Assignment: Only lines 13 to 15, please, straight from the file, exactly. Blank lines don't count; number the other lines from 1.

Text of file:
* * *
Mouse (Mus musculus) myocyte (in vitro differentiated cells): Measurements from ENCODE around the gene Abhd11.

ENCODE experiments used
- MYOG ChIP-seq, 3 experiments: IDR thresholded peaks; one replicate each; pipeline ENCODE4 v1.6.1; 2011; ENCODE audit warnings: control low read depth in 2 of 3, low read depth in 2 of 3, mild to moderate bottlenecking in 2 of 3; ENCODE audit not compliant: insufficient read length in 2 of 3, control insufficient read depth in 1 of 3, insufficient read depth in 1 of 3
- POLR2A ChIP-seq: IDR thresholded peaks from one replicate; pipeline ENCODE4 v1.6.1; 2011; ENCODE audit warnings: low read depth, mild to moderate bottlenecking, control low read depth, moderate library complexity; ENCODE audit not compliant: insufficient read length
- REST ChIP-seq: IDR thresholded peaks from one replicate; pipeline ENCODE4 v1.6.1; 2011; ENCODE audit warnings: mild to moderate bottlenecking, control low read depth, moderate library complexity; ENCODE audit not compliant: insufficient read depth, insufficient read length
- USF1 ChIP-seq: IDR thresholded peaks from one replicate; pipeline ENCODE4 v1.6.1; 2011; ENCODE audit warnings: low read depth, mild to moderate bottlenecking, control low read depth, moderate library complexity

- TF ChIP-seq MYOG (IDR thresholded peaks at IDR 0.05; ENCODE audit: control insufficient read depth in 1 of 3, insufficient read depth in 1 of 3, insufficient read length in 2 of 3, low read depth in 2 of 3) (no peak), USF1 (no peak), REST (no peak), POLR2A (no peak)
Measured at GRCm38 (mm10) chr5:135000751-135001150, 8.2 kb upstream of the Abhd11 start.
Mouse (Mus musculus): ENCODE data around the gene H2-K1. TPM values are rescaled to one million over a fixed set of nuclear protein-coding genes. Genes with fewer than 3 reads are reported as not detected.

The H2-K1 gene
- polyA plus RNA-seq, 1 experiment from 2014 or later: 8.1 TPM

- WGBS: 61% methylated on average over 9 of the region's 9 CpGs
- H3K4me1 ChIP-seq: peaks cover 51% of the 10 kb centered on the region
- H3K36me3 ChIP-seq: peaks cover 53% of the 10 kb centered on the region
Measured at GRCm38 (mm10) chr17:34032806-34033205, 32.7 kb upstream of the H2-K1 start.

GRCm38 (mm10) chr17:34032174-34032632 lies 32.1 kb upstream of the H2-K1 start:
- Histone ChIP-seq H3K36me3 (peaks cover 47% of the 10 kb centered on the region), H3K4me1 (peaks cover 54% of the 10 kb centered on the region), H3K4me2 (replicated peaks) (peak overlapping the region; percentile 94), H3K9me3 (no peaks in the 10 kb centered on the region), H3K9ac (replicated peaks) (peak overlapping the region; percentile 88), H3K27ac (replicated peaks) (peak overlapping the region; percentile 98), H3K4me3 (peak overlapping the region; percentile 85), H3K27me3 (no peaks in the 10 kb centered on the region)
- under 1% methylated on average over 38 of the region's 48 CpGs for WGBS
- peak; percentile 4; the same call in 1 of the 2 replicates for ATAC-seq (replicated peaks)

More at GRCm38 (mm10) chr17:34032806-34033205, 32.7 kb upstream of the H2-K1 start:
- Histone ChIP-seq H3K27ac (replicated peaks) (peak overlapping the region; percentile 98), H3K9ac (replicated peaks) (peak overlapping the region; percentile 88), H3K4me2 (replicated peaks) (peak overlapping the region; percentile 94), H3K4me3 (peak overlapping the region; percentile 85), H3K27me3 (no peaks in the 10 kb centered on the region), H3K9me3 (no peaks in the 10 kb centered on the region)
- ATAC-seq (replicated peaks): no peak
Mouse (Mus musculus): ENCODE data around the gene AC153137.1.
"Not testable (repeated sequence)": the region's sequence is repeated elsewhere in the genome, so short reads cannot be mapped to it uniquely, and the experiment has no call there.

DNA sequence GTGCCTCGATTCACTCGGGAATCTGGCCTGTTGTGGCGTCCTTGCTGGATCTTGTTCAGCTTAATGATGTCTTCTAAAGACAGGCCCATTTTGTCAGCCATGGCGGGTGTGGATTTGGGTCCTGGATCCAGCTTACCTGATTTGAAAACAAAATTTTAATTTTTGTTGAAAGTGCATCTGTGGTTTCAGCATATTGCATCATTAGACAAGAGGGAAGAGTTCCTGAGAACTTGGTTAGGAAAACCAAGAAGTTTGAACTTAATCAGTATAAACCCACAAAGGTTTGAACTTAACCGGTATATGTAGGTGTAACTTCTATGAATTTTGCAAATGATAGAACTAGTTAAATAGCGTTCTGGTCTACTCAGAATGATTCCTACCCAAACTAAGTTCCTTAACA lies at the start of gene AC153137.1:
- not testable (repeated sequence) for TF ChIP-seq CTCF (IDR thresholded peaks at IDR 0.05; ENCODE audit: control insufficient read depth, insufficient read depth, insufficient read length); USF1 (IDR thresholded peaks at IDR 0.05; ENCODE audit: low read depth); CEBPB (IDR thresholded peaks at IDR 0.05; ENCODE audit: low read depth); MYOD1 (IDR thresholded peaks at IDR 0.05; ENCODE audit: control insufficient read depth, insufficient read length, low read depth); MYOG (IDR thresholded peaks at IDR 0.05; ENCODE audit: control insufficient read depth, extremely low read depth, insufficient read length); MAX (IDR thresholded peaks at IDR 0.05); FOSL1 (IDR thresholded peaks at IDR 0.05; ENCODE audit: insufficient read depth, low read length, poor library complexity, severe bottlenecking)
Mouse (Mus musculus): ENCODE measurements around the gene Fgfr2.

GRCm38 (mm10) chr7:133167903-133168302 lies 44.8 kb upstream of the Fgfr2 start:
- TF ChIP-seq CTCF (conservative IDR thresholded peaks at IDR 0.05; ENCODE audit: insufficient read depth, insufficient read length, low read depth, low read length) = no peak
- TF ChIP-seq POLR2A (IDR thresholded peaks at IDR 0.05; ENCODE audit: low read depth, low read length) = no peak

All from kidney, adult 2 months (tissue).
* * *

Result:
- H3K4me1 ChIP-seq: peaks cover 51% of the 10 kb centered on the region
- H3K36me3 ChIP-seq: peaks cover 53% of the 10 kb centered on the region
Measured at GRCm38 (mm10) chr17:34032806-34033205, 32.7 kb upstream of the H2-K1 start.